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Can therapy records be used in divorce?

On Behalf of | Nov 29, 2021 | Divorce

Psychologists have confusion over whether to hand over therapy records during divorce in Bartlett, Tennessee. Psychologists want to know if requests mandate disclosure and which records need disclosure. Requests for therapy records during divorce are common and need to consider state and federal law.

Court orders

During a divorce, the court can order the release of patient information. A court order is the easiest way to get patient information and compels disclosure of the records. A court works within the law when asking for disclosure of clients’ records for a trial. A psychologist can disagree with the court’s decision, but it’s not up to them.

The scope of the court’s order dictates which materials when handing over reports. Some orders ask for a specific material, and others mandate full disclosure of patient records. A psychologist has material that only qualified people can read and must tell the court about the absences. If a judge asks for privileged material, the psychologist should comply. A psychologist that thinks a court order breaks the law can tell the court but still needs to comply.

Subpoena process

During a divorce case, the court can use subpoenas to ask for patients’ therapy records. There are different types of subpoenas, but a deposition subpoena asks for the patient’s chart. A psychologist usually needs legal representation during a deposition to protect themself and the patient’s rights. The legal teams know the law and determine what’s appropriate for disclosure. A malpractice insurance carrier can help professionals understand their options after a subpoena.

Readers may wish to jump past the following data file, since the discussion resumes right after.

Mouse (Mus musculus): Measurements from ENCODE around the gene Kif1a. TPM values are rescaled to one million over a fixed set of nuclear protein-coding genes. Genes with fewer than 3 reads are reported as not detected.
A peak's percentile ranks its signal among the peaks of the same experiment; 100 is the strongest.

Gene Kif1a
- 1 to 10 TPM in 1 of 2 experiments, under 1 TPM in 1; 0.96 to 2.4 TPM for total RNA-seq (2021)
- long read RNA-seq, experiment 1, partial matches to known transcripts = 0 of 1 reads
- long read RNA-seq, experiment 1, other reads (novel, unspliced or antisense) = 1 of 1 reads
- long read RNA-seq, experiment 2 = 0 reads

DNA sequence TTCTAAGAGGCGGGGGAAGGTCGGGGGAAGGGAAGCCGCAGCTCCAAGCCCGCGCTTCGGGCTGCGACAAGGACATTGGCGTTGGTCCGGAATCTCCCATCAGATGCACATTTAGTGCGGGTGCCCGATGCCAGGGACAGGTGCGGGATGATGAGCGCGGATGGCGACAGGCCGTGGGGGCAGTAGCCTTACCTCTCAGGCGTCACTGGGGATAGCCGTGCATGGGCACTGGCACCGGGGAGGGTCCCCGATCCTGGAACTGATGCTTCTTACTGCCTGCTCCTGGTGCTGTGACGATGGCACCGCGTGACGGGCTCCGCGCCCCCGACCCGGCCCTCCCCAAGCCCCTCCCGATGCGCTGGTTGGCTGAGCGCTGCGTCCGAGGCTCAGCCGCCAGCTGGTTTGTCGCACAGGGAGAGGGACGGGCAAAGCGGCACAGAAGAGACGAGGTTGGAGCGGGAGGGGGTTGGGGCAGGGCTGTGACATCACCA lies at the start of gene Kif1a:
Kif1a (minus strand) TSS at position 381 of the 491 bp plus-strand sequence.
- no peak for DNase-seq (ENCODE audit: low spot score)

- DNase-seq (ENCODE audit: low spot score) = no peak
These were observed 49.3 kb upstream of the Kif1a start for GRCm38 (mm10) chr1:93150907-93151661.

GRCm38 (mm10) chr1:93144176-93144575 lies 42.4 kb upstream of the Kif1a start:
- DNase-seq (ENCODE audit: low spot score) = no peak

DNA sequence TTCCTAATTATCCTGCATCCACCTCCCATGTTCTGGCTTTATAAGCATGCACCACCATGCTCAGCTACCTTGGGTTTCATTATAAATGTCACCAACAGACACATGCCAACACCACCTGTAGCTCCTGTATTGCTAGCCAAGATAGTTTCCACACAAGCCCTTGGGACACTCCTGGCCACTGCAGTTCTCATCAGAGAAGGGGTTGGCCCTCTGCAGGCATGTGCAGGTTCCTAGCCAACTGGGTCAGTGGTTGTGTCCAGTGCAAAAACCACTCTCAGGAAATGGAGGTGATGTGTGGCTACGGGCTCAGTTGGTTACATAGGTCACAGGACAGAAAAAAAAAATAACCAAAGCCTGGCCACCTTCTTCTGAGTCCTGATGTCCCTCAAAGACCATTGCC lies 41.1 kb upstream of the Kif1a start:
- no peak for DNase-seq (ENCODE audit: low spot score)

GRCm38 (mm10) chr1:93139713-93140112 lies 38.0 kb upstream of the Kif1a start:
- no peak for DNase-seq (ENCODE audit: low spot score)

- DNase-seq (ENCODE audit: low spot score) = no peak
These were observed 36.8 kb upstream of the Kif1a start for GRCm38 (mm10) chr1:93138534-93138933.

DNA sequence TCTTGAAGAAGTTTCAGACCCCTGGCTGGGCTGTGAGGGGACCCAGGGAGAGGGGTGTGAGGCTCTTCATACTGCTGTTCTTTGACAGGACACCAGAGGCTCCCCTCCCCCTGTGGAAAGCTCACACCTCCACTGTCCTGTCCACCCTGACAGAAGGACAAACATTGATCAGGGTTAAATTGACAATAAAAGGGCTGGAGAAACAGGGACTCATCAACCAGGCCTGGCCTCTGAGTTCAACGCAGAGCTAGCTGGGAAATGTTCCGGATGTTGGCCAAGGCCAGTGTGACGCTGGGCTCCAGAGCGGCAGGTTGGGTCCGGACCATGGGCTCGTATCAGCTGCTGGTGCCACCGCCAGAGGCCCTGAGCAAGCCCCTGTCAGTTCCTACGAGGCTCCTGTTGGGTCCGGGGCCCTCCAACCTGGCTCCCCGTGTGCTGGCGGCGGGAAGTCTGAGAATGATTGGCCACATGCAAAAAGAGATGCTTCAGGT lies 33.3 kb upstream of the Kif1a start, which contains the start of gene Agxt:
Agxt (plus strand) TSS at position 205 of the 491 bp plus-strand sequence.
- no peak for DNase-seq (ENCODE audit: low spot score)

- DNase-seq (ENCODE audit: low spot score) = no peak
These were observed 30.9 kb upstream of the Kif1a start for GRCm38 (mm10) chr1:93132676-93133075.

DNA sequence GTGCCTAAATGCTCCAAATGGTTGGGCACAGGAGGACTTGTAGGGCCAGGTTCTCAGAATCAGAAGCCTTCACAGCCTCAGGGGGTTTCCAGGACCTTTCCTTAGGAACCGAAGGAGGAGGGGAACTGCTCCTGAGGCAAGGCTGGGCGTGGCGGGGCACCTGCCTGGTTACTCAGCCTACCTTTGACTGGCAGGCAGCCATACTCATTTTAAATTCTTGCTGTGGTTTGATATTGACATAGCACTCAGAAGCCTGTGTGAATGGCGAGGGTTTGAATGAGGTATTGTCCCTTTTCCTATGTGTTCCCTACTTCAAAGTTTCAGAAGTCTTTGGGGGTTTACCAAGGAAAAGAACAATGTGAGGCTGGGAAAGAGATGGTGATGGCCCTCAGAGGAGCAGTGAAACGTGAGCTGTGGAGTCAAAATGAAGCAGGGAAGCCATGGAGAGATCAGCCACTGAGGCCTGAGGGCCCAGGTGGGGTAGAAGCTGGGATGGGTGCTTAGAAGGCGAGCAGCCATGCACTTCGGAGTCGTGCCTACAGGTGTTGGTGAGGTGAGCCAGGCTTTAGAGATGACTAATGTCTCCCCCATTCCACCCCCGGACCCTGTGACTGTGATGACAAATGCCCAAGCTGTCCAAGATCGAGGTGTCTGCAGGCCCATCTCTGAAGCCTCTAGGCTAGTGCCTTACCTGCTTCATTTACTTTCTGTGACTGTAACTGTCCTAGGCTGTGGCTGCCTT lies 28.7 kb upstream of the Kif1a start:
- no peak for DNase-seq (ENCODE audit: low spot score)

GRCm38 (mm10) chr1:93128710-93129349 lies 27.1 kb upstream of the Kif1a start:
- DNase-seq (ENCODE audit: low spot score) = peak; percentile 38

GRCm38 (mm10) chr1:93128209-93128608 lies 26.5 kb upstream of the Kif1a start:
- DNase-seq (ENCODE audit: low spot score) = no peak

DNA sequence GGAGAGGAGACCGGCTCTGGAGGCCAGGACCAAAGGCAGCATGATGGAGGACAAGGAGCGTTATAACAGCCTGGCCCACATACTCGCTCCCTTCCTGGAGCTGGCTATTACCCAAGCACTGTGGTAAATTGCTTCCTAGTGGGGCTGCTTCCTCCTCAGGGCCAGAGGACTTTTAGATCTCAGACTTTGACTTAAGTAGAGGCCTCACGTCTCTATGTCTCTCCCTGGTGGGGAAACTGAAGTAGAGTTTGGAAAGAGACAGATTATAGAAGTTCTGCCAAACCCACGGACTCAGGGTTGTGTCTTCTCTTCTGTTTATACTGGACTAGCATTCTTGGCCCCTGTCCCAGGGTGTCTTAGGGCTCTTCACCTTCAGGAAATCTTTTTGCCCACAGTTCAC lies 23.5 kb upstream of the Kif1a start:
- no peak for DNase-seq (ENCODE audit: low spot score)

A subpoena doesn’t usually ask for privileged information but gives the court authority over the records. Most states don’t accept court subpoenas for therapy records without the patient’s consent, but these subpoenas do get a response. The courts can intimidate a psychologist that isn’t complying with a subpoena. The law usually protects professionals and client records. If the divorce results depend on a patient’s mental health, the court is in the right.

There is a time and place for therapy records in court. During a divorce, therapy records may be necessary. If a psychologist is on the stand, they should defend their client’s privacy. The judge can decide on what therapy records to allow. All decisions in court need to take the clients’ rights, state law and federal law into consideration.

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